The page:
While most are not considered substantive, some of the amendments have been characterized as such, namely those that would (i) repeal the provision that allows a dealer to distribute its securities through a transaction such as a take-over bid or amalgamation that will create a trading market in the securities under certain circumstances; (ii) repeal the provision requiring dealers to fulfill their contractual obligations and report other dealers who do not fulfill their contractual obligations; and (iii) repeal the rule relating to the amount of commission that may be charged by a dealer in connection with the exercise of rights to subscribe for shares.

IIROC is accepting comments for 90 days from the publication of the notice. For more information, see IIROC Notice 12-0111.

Foreign asset income trusts revive interest in income trust market

Doug Richardson

The public offerings of two foreign asset income trusts (FAITs) have revived interest regarding income trusts in Canada, bringing to light a relatively untapped market. The key factor driving this renewed attention is that FAITs are not subject to traditional Specified Investment Flow-Through (SIFT) rules, as a result of their ownership of assets outside of Canada.

The royalty trust and income trust markets trace their origins to 1986 and 1995, respectively. As interest rates declined during the period and beyond these trusts became popular, since they provided lofty yields well in excess of the prevailing interest rate payable by corporations with similar credit ratings. The reason for the discrepancy was primarily due to the fact that royalty trusts and income trusts were flow-through vehicles that avoided the payment of corporate level tax. The yields payable by these trusts varied, but were typically in the 8 – 10% range.

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Regulatory challenges faced by resource issuers on recent bought deals

Ivan Grbešić and Tim McCormick

A great deal of attention has been focused recently on challenges faced by issuers in the resource sector, particularly in connection with short form prospectus distributions and the ability to respond to comments on technical disclosure within the timeframes of the deal.

In December of 2011, we saw the first of a series of short form prospectus offerings being withdrawn.  Karnalyte Resources filed a preliminary short form prospectus on December 5 for its $115 million offering of common shares, with an expected closing date of December 19, 2011. On December 13, the company issued a press release indicating it was no longer proceeding with the offering as the final short form prospectus could not be filed within the required timeframe “as a result of the delay” caused by comments raised by regulators on its technical report. (The Company subsequently filed an amended and restated technical report effective March 30, 2012, announcing via press release on the same day that it had responded to the regulators’ comments over the past few months and, as a result, was filing the amended and restated report.)

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IIROC publishes revised draft guidance on trade variation and cancellation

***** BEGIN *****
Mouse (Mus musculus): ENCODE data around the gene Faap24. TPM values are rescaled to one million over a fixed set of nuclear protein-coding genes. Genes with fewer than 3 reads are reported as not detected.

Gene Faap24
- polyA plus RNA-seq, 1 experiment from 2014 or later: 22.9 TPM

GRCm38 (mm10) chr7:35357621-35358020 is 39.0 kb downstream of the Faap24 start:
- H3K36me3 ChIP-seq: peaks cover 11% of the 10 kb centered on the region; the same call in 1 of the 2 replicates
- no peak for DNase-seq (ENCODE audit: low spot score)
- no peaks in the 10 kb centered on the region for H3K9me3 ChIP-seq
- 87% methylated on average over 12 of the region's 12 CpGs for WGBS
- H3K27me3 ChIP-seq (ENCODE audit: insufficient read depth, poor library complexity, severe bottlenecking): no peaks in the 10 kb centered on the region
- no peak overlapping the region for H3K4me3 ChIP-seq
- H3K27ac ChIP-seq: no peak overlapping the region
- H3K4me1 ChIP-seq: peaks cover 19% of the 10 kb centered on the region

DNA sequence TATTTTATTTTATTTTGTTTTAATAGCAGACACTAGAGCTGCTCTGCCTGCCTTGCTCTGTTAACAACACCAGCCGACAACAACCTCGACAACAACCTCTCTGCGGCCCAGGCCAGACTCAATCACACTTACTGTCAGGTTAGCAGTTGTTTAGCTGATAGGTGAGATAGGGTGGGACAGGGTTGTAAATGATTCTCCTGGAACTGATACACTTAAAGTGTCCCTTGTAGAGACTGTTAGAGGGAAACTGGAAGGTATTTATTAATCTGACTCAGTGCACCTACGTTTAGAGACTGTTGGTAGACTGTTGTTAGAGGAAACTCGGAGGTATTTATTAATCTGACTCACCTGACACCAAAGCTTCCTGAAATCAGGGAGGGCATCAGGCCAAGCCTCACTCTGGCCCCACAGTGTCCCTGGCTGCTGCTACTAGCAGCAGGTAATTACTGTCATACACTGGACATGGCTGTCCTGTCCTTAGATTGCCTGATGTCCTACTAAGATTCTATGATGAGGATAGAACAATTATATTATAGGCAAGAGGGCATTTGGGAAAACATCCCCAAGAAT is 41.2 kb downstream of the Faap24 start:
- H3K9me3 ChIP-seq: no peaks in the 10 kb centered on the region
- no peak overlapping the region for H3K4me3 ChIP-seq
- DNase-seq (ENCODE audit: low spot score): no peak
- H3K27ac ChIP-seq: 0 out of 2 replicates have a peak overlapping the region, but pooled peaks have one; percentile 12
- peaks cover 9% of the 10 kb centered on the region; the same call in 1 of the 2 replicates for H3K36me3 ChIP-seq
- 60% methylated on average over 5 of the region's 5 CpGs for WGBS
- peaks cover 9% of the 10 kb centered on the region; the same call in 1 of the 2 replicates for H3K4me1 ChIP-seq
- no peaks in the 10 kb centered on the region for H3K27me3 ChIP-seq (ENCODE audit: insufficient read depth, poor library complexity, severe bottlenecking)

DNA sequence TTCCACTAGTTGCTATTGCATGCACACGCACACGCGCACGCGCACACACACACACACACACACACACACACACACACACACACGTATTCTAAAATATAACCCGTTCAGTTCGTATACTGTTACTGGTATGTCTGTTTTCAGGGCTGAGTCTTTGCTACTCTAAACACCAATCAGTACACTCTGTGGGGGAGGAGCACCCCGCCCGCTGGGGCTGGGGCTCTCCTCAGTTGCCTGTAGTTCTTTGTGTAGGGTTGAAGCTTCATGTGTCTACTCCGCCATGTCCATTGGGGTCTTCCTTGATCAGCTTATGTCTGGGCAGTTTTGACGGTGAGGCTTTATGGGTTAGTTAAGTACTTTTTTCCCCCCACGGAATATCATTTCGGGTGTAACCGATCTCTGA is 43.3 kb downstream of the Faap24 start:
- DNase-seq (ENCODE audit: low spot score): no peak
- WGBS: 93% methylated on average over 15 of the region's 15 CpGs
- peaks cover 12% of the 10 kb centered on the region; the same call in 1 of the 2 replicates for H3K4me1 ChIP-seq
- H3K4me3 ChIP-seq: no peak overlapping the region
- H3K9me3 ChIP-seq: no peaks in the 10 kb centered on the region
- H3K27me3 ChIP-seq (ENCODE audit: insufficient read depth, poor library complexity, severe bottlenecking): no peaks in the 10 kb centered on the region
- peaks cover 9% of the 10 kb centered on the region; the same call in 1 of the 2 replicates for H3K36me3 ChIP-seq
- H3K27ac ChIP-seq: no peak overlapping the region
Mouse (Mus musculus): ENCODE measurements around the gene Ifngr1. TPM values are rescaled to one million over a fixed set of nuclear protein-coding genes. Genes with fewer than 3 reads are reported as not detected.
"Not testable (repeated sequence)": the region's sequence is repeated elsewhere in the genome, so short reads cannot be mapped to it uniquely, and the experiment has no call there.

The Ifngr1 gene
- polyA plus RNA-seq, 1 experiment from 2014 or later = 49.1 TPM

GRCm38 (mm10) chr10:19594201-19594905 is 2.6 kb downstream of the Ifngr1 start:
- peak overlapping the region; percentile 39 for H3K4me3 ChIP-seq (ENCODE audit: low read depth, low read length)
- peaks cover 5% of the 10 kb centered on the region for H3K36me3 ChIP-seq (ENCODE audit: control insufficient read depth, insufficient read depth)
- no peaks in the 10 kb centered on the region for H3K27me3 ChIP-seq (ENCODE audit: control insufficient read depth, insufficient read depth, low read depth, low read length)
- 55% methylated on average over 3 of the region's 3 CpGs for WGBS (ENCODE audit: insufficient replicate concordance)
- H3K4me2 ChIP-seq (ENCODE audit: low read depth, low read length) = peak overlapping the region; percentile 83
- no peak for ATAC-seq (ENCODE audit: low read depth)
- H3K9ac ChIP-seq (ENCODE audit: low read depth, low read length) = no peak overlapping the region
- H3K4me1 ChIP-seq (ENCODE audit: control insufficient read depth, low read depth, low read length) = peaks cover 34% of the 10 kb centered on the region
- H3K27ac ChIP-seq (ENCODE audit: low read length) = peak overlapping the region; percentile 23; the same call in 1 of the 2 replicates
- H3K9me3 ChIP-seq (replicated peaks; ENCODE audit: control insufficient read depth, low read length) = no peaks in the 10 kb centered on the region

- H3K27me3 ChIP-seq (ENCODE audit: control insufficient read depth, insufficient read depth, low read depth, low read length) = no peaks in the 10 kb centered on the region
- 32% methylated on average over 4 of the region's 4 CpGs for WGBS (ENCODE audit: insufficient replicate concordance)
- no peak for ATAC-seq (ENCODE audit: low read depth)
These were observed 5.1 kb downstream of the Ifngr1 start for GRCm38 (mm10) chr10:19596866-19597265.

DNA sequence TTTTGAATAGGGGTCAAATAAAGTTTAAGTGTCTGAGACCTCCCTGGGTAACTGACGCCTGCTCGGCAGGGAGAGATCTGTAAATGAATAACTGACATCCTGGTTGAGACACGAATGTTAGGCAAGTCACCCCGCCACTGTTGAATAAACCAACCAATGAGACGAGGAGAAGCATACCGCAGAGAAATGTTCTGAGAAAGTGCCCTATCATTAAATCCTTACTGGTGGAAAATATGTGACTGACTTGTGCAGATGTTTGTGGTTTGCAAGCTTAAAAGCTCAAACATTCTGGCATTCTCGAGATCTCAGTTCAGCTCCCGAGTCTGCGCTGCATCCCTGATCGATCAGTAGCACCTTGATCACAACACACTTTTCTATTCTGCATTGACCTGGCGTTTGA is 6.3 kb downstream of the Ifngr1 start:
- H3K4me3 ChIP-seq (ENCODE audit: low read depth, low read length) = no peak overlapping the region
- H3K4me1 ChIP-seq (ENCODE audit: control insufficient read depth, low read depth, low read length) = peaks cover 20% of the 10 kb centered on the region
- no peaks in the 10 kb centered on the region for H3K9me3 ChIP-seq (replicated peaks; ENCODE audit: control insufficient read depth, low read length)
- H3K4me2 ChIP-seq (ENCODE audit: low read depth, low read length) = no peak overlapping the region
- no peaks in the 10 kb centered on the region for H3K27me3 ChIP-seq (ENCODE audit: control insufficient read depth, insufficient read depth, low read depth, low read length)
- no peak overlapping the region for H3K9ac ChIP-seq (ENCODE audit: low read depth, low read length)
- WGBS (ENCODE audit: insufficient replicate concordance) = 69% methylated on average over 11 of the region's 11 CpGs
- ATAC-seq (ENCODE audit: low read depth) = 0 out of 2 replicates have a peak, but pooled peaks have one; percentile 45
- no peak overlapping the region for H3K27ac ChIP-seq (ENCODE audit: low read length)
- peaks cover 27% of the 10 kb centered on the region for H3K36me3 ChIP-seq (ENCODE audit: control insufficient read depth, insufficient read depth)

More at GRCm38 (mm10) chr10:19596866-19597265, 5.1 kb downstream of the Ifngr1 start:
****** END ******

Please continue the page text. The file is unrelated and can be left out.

Last week, IIROC released proposed guidance regarding the circumstances in which it may engage in regulatory intervention in order to vary or cancel trades. As we discussed in December 2010, IIROC released an earlier version of the guidance just over a year ago with the intention of providing transparency and certainty with respect to intervention criteria. Ultimately, the proposal, which takes into account comments received in response to the earlier version, would, among other things: 

  1. restrict intervention when the price difference between an erroneous trade and the current fair value of the security does not exceed the greater of 10% of the price of the security or 10 trading increments;
  2. allow for a higher price threshold depending on market conditions when a trade has been executed during a period of significant market volatility, outside normal trading hours or in a security of a very limited liquidity;
  3. limit intervention to circumstances of extreme price dislocation where there is no reasonable expectation of execution, or a trading error that does not impact market price but which places the issuer at risk;
  4. clarify the erroneous trade review process.

Ultimately, according to IIROC, regulatory intervention is intended to be engaged only when market integrity is at risk and necessary to maintain fair and orderly markets, and trades will not necessarily be varied or cancelled to remedy client error. Until such time that final guidance is issued, regulatory intervention will be undertaken in accordance to the revised proposal. Comments on the proposal is being accepted until May 29, 2012. For more information, see IIROC Notice 12-0112.

IIROC publishes circuit breaker levels for Q2 2012

The Investment Industry Regulatory Organization of Canada (IIROC) today published Notice 12-0122 relating to securities trading halts in coordination with the application of "circuit breakers" on U.S. markets for the second quarter of 2012.  In the U.S., trading halts occur based on trigger levels of 10%, 20% and 30% drops of the Dow Jones Industrial Average, calculated at the beginning of each quarter using the previous month's average closing value. The NYSE thresholds for Q2 2012 are 1,300 points, 2,600 points and 3,900 points respectively.

It is IIROC's policy that it will coordinate trading halts with U.S. markets, but for days when Canadian markets are open and American markets are closed, IIROC has published related triggers based on drops in the S&P/TSX Composite Index. The TSX trigger levels are: Level 1 (10%) - 1,250 points; Level 2 (20%) - 2,500 points and Level 3 (30%) - 3,750 points, and result in trading halts ranging from 30 minutes to the balance of the trading session, depending on the time of day and magnitude of the market decline.